Laura Bassi

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Laura Maria Caterina Bassi (29 November 1711 – 20 February 1778) was an Italian scientist, the first woman in the world to earn a university chair in a scientific field of studies. She received a doctoral degree from the University of Bologna in May 1732,[1] only the third academic qualification ever bestowed on a woman by a European university,[2] and the first woman to earn a professorship in physics at a university in Europe.[3] She was the first woman to be offered an official teaching position at a university in Europe.[2]

Biography[edit]

Born in Bologna into a wealthy family with a lawyer as a father, she was privately educated and tutored for seven years in her teens by Gaetano Tacconi, a University teacher of Biology, Natural History and Medicine. She came to the attention of Cardinal Prospero Lambertini, who encouraged her scientific work.

She was appointed professor of anatomy in 1732 at the University of Bologna at the age of 21, was elected to the Academy of the Institute for Sciences in 1732 and, the next year, was given the chair of philosophy. Bassi became the second woman in Europe to receive a degree from a university, the first being Elena Cornaro Piscopia in 1678, fifty-four years prior.[4] In her early years, her teaching opportunities were restricted to occasional lectures.

Significance of her 1732 defence, degree ceremony, and first lecture at Bologna is that the events took place in the Palazzo Publico, a location significant to the governing bodies of Bologna.[2] These events were attended by "not only the university faculty and students, but also by principle political and religious figures of the city-the Popal Legate and vice-legate, the Archbishop of Bologna, the Gonfaloniere, the Elders, senators, and magistrates. Additionally, 'all the ladies of Bologna and all the Nobility'."[2] The Bologna community came to recognize the achievements of Bassi earning and receiving her degree.

As a political figure, the Senate expected Bassi to attend various events. The Carnival Anatomy, a public dissection with tickets open to anyone, was an event she was expected to attend because it was a central feature of public life at the University which attracted the attention of many foreigners and important community members. She began attending this event annually in 1734.[2]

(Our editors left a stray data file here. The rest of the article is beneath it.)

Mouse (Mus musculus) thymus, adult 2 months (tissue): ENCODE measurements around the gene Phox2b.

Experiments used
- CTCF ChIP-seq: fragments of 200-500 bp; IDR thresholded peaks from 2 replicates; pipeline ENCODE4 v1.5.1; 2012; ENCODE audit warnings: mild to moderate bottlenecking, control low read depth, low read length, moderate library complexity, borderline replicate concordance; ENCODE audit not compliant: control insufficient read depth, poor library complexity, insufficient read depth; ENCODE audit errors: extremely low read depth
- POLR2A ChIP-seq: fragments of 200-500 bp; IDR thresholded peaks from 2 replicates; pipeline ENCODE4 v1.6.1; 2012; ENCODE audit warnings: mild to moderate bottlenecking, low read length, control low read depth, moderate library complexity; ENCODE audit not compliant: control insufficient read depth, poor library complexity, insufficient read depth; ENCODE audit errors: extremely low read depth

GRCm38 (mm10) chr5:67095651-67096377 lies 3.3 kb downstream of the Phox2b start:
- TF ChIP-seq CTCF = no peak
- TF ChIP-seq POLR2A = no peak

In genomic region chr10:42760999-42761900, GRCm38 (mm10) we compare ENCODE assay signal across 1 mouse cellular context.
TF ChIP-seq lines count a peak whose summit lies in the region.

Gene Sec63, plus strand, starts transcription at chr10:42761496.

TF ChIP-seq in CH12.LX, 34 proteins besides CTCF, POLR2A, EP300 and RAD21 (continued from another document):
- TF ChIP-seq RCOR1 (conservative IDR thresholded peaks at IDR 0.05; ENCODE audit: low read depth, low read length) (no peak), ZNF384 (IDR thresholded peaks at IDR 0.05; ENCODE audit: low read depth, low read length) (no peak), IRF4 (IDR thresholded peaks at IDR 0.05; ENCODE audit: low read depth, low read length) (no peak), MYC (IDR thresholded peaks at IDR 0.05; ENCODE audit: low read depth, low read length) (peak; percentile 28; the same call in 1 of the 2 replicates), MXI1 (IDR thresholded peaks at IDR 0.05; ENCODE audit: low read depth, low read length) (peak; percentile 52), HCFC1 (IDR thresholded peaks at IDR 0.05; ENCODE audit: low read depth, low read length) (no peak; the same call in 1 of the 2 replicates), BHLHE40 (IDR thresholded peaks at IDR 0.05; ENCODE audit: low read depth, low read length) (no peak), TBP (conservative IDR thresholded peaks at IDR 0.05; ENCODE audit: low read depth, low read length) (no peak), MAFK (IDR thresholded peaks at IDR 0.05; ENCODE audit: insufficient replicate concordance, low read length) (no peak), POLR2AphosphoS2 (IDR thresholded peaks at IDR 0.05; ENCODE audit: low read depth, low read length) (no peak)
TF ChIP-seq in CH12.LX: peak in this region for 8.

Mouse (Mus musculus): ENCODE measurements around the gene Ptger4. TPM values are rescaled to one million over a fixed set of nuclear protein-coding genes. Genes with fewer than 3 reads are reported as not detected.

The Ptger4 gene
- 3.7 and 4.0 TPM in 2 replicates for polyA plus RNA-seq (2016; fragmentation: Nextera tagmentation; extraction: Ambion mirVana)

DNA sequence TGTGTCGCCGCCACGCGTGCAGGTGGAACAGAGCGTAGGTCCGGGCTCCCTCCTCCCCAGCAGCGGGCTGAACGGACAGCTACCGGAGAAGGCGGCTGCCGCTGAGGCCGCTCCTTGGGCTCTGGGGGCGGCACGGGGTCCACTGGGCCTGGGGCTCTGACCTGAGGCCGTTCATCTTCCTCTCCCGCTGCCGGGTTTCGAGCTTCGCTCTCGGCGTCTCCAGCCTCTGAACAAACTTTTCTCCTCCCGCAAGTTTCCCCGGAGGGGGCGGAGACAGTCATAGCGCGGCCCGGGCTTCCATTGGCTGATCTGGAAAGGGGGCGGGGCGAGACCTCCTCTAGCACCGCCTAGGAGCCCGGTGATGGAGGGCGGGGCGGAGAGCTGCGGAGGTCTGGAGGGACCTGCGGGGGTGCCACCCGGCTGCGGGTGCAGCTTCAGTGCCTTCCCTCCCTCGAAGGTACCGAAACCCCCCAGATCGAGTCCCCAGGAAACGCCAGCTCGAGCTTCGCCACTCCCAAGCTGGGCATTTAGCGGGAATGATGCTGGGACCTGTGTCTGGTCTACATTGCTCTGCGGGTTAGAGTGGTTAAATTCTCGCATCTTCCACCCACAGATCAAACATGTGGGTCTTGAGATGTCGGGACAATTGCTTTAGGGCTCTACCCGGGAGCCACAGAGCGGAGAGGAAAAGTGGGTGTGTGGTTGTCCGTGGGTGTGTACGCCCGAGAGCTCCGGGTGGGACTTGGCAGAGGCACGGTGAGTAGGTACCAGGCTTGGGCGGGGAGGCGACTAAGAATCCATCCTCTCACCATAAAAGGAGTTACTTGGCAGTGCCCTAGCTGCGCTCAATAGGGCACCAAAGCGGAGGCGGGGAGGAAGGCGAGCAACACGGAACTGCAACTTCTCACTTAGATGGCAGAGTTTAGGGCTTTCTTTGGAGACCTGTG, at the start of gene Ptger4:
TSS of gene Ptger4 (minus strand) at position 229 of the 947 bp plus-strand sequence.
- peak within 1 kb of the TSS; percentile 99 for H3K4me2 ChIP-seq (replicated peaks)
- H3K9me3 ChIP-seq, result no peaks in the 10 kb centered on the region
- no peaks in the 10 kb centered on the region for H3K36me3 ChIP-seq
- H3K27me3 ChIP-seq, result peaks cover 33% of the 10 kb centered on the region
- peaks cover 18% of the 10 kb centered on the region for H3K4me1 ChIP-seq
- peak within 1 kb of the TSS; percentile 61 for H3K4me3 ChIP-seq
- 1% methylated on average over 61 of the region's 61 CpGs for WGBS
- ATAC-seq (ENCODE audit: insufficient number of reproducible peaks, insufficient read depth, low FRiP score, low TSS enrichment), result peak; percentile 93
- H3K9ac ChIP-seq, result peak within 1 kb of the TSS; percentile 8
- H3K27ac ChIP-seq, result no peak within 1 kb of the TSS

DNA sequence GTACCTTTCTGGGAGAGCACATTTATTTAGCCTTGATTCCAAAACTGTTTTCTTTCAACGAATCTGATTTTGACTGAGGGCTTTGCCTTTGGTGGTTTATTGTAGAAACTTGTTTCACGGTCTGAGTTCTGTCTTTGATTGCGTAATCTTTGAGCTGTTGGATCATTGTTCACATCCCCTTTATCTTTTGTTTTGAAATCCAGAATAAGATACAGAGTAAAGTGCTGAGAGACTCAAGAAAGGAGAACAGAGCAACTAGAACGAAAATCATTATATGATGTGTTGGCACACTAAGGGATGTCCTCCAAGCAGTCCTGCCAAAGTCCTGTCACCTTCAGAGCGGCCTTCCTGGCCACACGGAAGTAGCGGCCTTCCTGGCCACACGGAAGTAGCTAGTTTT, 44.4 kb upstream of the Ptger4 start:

In 1738, she married Giuseppe Veratti, a fellow academic with whom she had twelve children.[5] After this, she was able to lecture from home on a regular basis and successfully petitioned the University for more responsibility and a higher salary to allow her to purchase her own equipment.

One of her principal patrons was Pope Benedict XIV. He supported less censorship of scholarly work, such as happened with Galileo, and he supported women figures in learning, including Agnesi.[2]

She was mainly interested in Newtonian physics and taught courses on the subject for 28 years. She was one of the key figures in introducing Newton's ideas of physics and natural philosophy to Italy. She also carried out experiments of her own in all aspects of physics. In order to teach Newtonian physics and Franklinian electricity, topics that were not focused in the university curriculum, Bassi gave private lessons.[6] In her lifetime, she authored 28 papers, the vast majority of these on physics and hydraulics, though she did not write any books. She published only four of her papers.[2] Although only a limited amount of her scientific works were left behind, much of her scientific impact is evident through her many correspondents including Voltaire, Francesco Algarotti, Roger Boscovich, Charles Bonnet, Jean Antoine Nollet, Giambattista Beccaria, Paolo Frisi, Alessandro Volta. Voltaire once wrote to her saying "There is no Bassi in London, and I would be much hapier to be added to your Academy of Bologna than that of the English, even though it has produces a Newton".[2] Francesco Algarotti wrote several poems regarding her degree ceremonies.[2]